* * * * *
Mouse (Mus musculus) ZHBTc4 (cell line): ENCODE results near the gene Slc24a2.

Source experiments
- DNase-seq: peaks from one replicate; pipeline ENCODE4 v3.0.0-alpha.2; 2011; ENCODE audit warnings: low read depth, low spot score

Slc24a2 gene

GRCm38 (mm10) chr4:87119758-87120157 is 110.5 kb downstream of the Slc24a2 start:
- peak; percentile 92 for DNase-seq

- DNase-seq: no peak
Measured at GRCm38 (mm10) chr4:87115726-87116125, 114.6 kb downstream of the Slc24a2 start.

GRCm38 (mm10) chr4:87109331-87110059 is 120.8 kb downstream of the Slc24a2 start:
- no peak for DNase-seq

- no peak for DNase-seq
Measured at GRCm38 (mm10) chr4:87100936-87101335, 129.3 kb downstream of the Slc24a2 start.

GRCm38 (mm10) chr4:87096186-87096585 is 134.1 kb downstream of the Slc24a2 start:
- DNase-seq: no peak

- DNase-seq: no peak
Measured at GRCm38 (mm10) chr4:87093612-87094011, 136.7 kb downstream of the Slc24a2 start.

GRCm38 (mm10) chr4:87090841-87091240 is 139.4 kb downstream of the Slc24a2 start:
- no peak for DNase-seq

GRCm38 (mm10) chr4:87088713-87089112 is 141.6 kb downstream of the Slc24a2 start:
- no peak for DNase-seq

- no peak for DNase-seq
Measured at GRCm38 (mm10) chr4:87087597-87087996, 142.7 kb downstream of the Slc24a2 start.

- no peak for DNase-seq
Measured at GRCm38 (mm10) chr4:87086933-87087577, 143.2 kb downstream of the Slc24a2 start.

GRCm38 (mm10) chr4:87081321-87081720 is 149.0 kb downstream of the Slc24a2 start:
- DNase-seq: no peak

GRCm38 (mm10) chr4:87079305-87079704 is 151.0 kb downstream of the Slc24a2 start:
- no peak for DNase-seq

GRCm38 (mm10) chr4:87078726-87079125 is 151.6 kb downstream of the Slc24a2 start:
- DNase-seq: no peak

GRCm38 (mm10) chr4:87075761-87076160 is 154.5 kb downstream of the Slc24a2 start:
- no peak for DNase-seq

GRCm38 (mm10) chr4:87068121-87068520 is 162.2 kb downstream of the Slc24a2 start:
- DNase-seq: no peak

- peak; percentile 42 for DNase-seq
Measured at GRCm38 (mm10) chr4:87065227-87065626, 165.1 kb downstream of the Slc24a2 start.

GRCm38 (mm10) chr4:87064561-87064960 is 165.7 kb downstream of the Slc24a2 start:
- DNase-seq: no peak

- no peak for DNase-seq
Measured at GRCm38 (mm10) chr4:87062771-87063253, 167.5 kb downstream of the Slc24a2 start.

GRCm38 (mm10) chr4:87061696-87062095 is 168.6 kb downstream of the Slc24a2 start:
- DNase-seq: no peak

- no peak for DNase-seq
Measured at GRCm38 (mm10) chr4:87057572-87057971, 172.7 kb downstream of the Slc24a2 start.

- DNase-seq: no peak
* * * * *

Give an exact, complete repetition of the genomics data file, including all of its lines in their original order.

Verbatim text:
Mouse (Mus musculus) ZHBTc4 (cell line): ENCODE results near the gene Slc24a2.

Source experiments
- DNase-seq: peaks from one replicate; pipeline ENCODE4 v3.0.0-alpha.2; 2011; ENCODE audit warnings: low read depth, low spot score

Slc24a2 gene

GRCm38 (mm10) chr4:87119758-87120157 is 110.5 kb downstream of the Slc24a2 start:
- peak; percentile 92 for DNase-seq

- DNase-seq: no peak
Measured at GRCm38 (mm10) chr4:87115726-87116125, 114.6 kb downstream of the Slc24a2 start.

GRCm38 (mm10) chr4:87109331-87110059 is 120.8 kb downstream of the Slc24a2 start:
- no peak for DNase-seq

- no peak for DNase-seq
Measured at GRCm38 (mm10) chr4:87100936-87101335, 129.3 kb downstream of the Slc24a2 start.

GRCm38 (mm10) chr4:87096186-87096585 is 134.1 kb downstream of the Slc24a2 start:
- DNase-seq: no peak

- DNase-seq: no peak
Measured at GRCm38 (mm10) chr4:87093612-87094011, 136.7 kb downstream of the Slc24a2 start.

GRCm38 (mm10) chr4:87090841-87091240 is 139.4 kb downstream of the Slc24a2 start:
- no peak for DNase-seq

GRCm38 (mm10) chr4:87088713-87089112 is 141.6 kb downstream of the Slc24a2 start:
- no peak for DNase-seq

- no peak for DNase-seq
Measured at GRCm38 (mm10) chr4:87087597-87087996, 142.7 kb downstream of the Slc24a2 start.

- no peak for DNase-seq
Measured at GRCm38 (mm10) chr4:87086933-87087577, 143.2 kb downstream of the Slc24a2 start.

GRCm38 (mm10) chr4:87081321-87081720 is 149.0 kb downstream of the Slc24a2 start:
- DNase-seq: no peak

GRCm38 (mm10) chr4:87079305-87079704 is 151.0 kb downstream of the Slc24a2 start:
- no peak for DNase-seq

GRCm38 (mm10) chr4:87078726-87079125 is 151.6 kb downstream of the Slc24a2 start:
- DNase-seq: no peak

GRCm38 (mm10) chr4:87075761-87076160 is 154.5 kb downstream of the Slc24a2 start:
- no peak for DNase-seq

GRCm38 (mm10) chr4:87068121-87068520 is 162.2 kb downstream of the Slc24a2 start:
- DNase-seq: no peak

- peak; percentile 42 for DNase-seq
Measured at GRCm38 (mm10) chr4:87065227-87065626, 165.1 kb downstream of the Slc24a2 start.

GRCm38 (mm10) chr4:87064561-87064960 is 165.7 kb downstream of the Slc24a2 start:
- DNase-seq: no peak

- no peak for DNase-seq
Measured at GRCm38 (mm10) chr4:87062771-87063253, 167.5 kb downstream of the Slc24a2 start.

GRCm38 (mm10) chr4:87061696-87062095 is 168.6 kb downstream of the Slc24a2 start:
- DNase-seq: no peak

- no peak for DNase-seq
Measured at GRCm38 (mm10) chr4:87057572-87057971, 172.7 kb downstream of the Slc24a2 start.

- DNase-seq: no peak